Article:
The women of Gee's Bend often sing while they quilt, soulful spiritual songs that meander around the edges of the notes. Their designs, too, wander around the realms of traditional quilting. Like the gospel music that surrounds and inspires them, their artwork is improvisational, unpredictable and deceptively simple.
Life moved along glacially in Gee's Bend until two events helped to change their world; the civil rights movement and the discovery of their quilts.
The women speak of the civil rights days with pride, pain and forgiveness. Tough times got even tougher then. To impede voter registration, the county took away ferry service. White landlords "put off" black tenants who registered to vote or marched for freedom.
Lucy remembers, "They use tear gas, bullwhips, run over people with cars. People treated us so mean, but I don't care how bad they treated us. I stayed in the march 'cause I really wanted to get my right to vote."
The women marched. Many of them were jailed. The prisons released convicts to make room for the marchers. They weren't frightened for themselves, but for their families. Loretta recalls, "The one time I can remember being scared was when Mama got locked up."
Revil still remembers her unsuccessful attempt to bring food to the prison. "You got my daughter and son in there. It's my grandbaby here. I come to feed my children."
Yet, their words are forgiving. "We wasn't taught to hate," says Louisiana Bendolph, 48. "Our parents didn't talk about it. They didn't talk about being beaten. They shielded us away from it."
Life got a little better, but it took quilts to save Gee's Bend. It turns out that, while they were making do and making quilts, they were also making art. They may have been using scraps and rags, but the women made choices as bold and beautiful as any artist.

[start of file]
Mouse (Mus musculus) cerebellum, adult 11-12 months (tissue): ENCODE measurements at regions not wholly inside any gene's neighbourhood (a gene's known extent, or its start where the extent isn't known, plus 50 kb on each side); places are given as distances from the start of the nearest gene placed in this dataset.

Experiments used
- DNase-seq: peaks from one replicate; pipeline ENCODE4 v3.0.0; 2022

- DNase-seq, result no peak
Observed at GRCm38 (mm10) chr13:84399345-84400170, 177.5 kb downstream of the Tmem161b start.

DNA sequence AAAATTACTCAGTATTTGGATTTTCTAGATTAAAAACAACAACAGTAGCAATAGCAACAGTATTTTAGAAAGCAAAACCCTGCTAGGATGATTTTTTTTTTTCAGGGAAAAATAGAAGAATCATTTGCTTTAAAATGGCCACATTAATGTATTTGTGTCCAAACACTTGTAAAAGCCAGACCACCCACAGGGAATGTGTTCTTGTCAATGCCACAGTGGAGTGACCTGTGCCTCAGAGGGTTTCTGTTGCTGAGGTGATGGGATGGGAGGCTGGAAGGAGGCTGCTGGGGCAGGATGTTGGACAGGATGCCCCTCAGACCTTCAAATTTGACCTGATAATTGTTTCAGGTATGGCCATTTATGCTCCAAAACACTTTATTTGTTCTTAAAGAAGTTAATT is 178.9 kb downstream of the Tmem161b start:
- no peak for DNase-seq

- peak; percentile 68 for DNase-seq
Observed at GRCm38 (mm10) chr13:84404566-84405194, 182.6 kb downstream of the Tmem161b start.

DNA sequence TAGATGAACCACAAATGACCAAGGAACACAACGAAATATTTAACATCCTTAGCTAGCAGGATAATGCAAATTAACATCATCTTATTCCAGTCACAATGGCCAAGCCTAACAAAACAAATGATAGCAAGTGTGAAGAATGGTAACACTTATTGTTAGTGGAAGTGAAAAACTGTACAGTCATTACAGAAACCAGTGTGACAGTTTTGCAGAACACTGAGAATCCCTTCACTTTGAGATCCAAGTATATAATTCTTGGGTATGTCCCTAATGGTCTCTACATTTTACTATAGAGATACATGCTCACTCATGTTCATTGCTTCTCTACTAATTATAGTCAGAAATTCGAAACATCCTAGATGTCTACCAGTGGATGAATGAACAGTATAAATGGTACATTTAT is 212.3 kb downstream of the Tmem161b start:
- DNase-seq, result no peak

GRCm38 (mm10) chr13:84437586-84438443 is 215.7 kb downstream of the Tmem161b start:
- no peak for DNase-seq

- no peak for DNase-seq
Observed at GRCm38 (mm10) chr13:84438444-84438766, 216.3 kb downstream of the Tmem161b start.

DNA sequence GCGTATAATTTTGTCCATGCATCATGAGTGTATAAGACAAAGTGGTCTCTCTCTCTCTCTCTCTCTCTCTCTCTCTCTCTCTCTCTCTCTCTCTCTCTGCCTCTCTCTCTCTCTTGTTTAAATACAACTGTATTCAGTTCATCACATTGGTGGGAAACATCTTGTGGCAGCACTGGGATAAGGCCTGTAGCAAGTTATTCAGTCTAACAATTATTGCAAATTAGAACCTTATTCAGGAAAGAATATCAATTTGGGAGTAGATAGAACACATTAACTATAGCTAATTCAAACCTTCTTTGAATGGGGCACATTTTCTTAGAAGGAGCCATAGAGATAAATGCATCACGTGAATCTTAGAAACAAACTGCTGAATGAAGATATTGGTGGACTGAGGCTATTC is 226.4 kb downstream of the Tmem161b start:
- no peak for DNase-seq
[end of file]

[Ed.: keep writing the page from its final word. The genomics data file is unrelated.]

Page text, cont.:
Art collector Will Arnett and his son, Matt, were instrumental in discovering, redefining and exhibiting their work. Initially, though, the women were dubious about strange white men buying "raggedy old quilts."
Matt Arnett recalls, "Dad and I were outsiders making pronouncements. We were saying this is art. 'ART?' We want to do a book about you. 'ABOUT US?' We want to take you to museums. Most of them had never been to one."
Since then, their quilts have become recognized as works of modern art. Newsweek called them equal to "just about any abstract painting made by any trained artist living in one of the world's great cities."
The New York Times described them as "miraculous works of modern art."
Today, Gee's Bend quilts and prints hang alongside the works of well-known artists, and fine art prints are made from some of their smaller quilts, but when asked whether they feel like artists, the women of Gee's Bend answer with a long, drawn-out "noooo."
"But," admits Louisiana Bendolph, "when I go to our exhibits and see our quilts on the wall, I realize I'm part of something bigger. I'm learning how to use that word 'pride,' to know that some things I do are worthy of being proud."
Loretta Bennett knows that feeling. She recently made a quilt for her son. "He just lay it proudly on his bed. He's very proud that his mother, father and grandmother come from a community that's all famous now."
Pride is now a part of Gee's Bend. Gratitude always has been. "We don't feel sorry for ourselves," says Revil. "We been blessed. We are blessed."
Ask Lucy Mingo whether she enjoyed the Ashland parade. "Oh, yes," says Lucy. "I had me a time today!"
But, then, Lucy says that about most every day.
Katherine Hannon is a freelance writer living in Medford.